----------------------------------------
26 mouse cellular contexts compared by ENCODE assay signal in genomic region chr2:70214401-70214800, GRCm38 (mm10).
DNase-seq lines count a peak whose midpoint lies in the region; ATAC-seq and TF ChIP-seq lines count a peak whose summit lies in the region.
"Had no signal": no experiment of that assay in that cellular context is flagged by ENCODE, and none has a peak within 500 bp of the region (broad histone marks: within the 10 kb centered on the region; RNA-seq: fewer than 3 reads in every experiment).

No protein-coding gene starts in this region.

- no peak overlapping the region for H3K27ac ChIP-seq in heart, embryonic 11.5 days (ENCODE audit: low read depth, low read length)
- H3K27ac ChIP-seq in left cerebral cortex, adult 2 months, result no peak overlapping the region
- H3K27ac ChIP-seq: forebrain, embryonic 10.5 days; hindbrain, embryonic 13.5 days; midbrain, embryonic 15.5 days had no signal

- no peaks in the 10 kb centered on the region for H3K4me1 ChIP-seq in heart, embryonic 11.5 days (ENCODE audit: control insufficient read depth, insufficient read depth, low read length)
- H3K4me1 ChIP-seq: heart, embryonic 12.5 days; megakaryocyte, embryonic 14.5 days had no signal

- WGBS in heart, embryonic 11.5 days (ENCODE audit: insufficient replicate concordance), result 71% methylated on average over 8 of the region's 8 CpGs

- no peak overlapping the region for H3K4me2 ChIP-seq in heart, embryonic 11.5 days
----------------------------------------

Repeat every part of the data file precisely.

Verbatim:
26 mouse cellular contexts compared by ENCODE assay signal in genomic region chr2:70214401-70214800, GRCm38 (mm10).
DNase-seq lines count a peak whose midpoint lies in the region; ATAC-seq and TF ChIP-seq lines count a peak whose summit lies in the region.
"Had no signal": no experiment of that assay in that cellular context is flagged by ENCODE, and none has a peak within 500 bp of the region (broad histone marks: within the 10 kb centered on the region; RNA-seq: fewer than 3 reads in every experiment).

No protein-coding gene starts in this region.

- no peak overlapping the region for H3K27ac ChIP-seq in heart, embryonic 11.5 days (ENCODE audit: low read depth, low read length)
- H3K27ac ChIP-seq in left cerebral cortex, adult 2 months, result no peak overlapping the region
- H3K27ac ChIP-seq: forebrain, embryonic 10.5 days; hindbrain, embryonic 13.5 days; midbrain, embryonic 15.5 days had no signal

- no peaks in the 10 kb centered on the region for H3K4me1 ChIP-seq in heart, embryonic 11.5 days (ENCODE audit: control insufficient read depth, insufficient read depth, low read length)
- H3K4me1 ChIP-seq: heart, embryonic 12.5 days; megakaryocyte, embryonic 14.5 days had no signal

- WGBS in heart, embryonic 11.5 days (ENCODE audit: insufficient replicate concordance), result 71% methylated on average over 8 of the region's 8 CpGs

- no peak overlapping the region for H3K4me2 ChIP-seq in heart, embryonic 11.5 days